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Now we can talk about the FOIL method. In the previous lessons, we multiplied expressions in situations in which no more than one of the factors had addition or subtraction. When we multiply two expressions, each of which involves addition or subtraction, how to distribute becomes a little bit trickier. So think about this, here we have two binomials, that is to say two factors, each of which involves the addition of two terms, and so how do we distribute?
Well technically, we would have to distribute one factor and so let’s say that second factor r plus x, that whole thing as a factor, we’d have to distribute it across the first addition. And so we get p times that factor plus q times that factor, and then once we get to that point, we’d have to distribute in each one of those terms. Distribute the p in the first term, distribute the q in the second term.
And so that is technically what we would have to do to distribute. You can think of the process using the Distributive Law in that way, but there’s a very convenient shortcut, summarized by the mnemonic FOIL, the word foil. So what does FOIL stand for? Well, FOIL stands for First. So, by first, we mean the product of the first two terms inside the parentheses, p and r.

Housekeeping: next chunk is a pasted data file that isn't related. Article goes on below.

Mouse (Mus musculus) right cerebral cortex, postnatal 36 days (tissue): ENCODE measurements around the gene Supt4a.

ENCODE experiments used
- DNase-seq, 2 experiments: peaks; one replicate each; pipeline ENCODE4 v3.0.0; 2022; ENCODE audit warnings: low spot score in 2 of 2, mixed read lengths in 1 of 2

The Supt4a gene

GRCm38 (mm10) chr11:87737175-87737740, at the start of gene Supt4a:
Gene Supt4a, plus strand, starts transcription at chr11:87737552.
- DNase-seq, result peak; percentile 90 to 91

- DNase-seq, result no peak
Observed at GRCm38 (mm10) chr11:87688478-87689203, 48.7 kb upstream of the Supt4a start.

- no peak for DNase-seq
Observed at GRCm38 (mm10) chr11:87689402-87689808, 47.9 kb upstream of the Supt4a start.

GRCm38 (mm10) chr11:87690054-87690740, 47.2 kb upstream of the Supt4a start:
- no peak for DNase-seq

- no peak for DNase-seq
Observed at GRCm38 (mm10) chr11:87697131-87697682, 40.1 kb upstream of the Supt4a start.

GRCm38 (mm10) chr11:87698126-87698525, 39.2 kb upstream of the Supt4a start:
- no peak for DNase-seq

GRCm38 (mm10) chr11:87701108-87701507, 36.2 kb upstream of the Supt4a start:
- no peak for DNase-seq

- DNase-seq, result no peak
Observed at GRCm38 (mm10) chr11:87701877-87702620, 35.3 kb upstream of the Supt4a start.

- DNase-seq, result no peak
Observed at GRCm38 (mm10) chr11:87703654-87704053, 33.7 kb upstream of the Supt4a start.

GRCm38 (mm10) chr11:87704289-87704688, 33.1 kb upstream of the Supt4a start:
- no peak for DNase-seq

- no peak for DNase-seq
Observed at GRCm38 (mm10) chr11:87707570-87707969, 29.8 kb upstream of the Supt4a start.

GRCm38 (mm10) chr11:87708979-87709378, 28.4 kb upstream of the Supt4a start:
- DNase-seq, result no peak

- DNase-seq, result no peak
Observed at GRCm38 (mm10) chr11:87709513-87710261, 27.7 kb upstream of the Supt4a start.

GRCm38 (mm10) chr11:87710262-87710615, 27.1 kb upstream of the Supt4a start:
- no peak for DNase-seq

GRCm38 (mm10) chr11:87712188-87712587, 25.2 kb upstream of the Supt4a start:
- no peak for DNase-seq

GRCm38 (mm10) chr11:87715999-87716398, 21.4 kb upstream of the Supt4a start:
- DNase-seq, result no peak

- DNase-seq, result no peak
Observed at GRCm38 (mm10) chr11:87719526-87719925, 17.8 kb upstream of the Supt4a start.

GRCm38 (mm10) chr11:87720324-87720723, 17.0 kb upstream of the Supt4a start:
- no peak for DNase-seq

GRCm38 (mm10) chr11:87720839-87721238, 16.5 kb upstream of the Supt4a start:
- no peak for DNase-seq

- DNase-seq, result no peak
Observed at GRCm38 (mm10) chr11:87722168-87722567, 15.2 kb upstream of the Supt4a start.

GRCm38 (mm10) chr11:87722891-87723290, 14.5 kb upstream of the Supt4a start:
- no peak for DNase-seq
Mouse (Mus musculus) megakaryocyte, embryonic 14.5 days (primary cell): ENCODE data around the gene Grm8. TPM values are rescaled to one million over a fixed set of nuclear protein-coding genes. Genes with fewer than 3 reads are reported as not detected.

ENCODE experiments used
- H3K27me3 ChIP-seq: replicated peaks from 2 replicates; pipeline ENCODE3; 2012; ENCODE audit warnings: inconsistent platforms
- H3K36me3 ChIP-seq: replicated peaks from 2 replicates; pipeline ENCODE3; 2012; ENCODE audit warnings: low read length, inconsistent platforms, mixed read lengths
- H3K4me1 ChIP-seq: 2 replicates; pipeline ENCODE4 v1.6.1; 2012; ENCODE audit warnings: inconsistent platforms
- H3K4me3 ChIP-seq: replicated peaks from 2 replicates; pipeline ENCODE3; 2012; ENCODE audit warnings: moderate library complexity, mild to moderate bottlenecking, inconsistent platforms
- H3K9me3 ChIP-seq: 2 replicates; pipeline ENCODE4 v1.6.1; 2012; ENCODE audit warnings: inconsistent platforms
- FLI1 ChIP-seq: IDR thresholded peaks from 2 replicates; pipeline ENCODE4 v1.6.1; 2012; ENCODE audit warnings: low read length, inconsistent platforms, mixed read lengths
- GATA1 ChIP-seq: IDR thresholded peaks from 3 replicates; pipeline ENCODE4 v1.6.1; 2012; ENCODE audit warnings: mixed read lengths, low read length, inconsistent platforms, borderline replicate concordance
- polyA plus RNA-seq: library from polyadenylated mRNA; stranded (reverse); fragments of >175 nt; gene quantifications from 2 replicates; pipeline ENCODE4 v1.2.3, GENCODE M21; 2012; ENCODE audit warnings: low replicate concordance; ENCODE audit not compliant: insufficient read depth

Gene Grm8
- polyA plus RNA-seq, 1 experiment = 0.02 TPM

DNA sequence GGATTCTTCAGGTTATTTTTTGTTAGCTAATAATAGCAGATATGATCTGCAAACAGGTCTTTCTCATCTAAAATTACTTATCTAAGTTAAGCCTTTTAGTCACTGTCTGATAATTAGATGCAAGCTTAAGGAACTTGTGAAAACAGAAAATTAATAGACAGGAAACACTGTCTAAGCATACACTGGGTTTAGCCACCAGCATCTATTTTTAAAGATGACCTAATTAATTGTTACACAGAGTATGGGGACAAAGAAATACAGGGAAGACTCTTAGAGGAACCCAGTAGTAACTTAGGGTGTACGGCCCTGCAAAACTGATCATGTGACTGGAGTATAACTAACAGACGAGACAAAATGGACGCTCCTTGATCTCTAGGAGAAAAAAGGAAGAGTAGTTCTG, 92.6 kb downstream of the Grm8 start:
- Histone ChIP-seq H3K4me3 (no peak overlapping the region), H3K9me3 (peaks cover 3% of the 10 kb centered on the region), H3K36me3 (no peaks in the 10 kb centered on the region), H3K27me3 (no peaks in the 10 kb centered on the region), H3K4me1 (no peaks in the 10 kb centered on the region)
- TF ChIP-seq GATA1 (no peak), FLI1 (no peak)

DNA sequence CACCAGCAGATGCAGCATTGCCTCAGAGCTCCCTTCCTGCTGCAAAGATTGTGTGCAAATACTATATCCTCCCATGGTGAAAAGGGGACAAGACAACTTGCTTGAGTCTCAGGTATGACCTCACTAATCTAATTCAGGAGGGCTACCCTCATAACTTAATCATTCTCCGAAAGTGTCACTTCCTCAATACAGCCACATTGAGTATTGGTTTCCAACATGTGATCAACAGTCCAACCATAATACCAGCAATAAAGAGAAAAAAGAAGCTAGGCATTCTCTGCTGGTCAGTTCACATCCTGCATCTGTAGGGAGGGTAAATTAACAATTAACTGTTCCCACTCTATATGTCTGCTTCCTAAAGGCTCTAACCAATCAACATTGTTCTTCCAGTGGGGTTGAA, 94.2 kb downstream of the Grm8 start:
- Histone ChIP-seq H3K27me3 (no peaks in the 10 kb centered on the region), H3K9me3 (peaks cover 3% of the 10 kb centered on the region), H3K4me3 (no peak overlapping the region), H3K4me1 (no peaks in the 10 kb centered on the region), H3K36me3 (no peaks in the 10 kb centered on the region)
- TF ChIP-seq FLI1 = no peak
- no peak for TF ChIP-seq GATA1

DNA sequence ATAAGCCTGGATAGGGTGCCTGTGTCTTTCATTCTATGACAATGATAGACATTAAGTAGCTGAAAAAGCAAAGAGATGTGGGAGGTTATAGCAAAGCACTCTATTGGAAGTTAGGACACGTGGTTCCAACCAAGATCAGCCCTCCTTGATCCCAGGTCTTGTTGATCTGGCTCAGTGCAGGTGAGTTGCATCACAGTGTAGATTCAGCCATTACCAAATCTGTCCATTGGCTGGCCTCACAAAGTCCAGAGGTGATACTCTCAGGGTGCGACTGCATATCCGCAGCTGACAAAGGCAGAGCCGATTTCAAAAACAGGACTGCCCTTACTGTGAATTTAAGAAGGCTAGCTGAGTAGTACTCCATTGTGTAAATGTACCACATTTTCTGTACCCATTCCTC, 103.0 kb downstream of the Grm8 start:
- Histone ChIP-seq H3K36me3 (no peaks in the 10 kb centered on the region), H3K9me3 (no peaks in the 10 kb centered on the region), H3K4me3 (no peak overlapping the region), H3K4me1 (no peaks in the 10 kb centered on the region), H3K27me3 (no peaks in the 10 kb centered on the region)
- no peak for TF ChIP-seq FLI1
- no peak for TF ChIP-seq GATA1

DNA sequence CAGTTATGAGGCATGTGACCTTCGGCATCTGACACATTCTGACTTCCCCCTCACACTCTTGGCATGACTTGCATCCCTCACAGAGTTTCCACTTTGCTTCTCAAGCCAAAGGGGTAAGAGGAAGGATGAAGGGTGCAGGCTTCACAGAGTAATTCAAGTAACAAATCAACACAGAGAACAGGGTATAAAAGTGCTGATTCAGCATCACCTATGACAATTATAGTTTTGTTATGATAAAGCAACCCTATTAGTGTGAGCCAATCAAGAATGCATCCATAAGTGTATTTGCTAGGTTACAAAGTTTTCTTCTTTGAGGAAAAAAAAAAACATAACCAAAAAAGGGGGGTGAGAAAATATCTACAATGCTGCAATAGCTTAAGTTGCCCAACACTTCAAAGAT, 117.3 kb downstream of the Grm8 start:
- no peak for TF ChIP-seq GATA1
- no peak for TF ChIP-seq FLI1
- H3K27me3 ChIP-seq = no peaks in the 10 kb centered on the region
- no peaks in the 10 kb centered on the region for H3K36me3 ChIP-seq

Each one of those is first in its own parenthesis. And so the product of the first term sets one of the terms. Then we look at the outer pair. That is to say the very first in the first parenthesis and the very last in the last parenthesis, those are the outer ones. Then I.
Those, of course, are the inner ones. The last and the first parenthesis, and the first and the last parenthesis, q and r. And then finally, we look at the two last terms. The last in the first parenthesis, and the last in the last. So those are the four pairs we’re gonna look at, summarized by first, outer, inner, last.